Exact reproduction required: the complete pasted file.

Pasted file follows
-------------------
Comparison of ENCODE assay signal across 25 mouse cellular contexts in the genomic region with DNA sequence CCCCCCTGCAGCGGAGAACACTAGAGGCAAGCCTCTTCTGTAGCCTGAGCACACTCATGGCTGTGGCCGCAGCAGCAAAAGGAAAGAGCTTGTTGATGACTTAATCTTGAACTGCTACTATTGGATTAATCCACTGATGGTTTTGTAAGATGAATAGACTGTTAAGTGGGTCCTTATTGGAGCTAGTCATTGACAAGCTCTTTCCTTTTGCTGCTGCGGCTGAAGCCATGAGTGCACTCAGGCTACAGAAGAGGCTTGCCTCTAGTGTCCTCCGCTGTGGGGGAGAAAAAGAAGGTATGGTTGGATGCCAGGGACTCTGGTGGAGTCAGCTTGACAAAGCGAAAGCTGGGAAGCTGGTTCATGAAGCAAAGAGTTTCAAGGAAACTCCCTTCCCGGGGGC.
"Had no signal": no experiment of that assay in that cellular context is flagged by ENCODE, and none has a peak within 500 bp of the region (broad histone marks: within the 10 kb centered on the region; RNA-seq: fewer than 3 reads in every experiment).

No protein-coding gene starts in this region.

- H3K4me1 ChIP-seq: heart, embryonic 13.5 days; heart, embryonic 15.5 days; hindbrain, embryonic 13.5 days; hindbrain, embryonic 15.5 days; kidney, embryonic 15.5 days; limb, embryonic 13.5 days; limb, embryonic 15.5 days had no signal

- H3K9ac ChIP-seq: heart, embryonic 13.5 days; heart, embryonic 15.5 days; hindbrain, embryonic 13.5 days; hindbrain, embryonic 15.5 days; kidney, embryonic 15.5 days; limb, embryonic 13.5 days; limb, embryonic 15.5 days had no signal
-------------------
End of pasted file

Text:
Comparison of ENCODE assay signal across 25 mouse cellular contexts in the genomic region with DNA sequence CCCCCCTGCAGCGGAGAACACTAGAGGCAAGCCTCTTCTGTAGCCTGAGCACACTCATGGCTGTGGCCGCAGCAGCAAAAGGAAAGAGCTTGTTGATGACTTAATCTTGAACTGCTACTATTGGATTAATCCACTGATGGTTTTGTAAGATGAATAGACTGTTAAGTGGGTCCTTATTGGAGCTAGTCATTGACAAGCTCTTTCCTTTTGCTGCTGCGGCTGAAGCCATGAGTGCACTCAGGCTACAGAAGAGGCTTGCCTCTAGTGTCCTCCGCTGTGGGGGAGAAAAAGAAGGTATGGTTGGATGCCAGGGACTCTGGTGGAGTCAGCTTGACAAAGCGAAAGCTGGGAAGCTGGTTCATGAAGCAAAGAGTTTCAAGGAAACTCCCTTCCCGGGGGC.
"Had no signal": no experiment of that assay in that cellular context is flagged by ENCODE, and none has a peak within 500 bp of the region (broad histone marks: within the 10 kb centered on the region; RNA-seq: fewer than 3 reads in every experiment).

No protein-coding gene starts in this region.

- H3K4me1 ChIP-seq: heart, embryonic 13.5 days; heart, embryonic 15.5 days; hindbrain, embryonic 13.5 days; hindbrain, embryonic 15.5 days; kidney, embryonic 15.5 days; limb, embryonic 13.5 days; limb, embryonic 15.5 days had no signal

- H3K9ac ChIP-seq: heart, embryonic 13.5 days; heart, embryonic 15.5 days; hindbrain, embryonic 13.5 days; hindbrain, embryonic 15.5 days; kidney, embryonic 15.5 days; limb, embryonic 13.5 days; limb, embryonic 15.5 days had no signal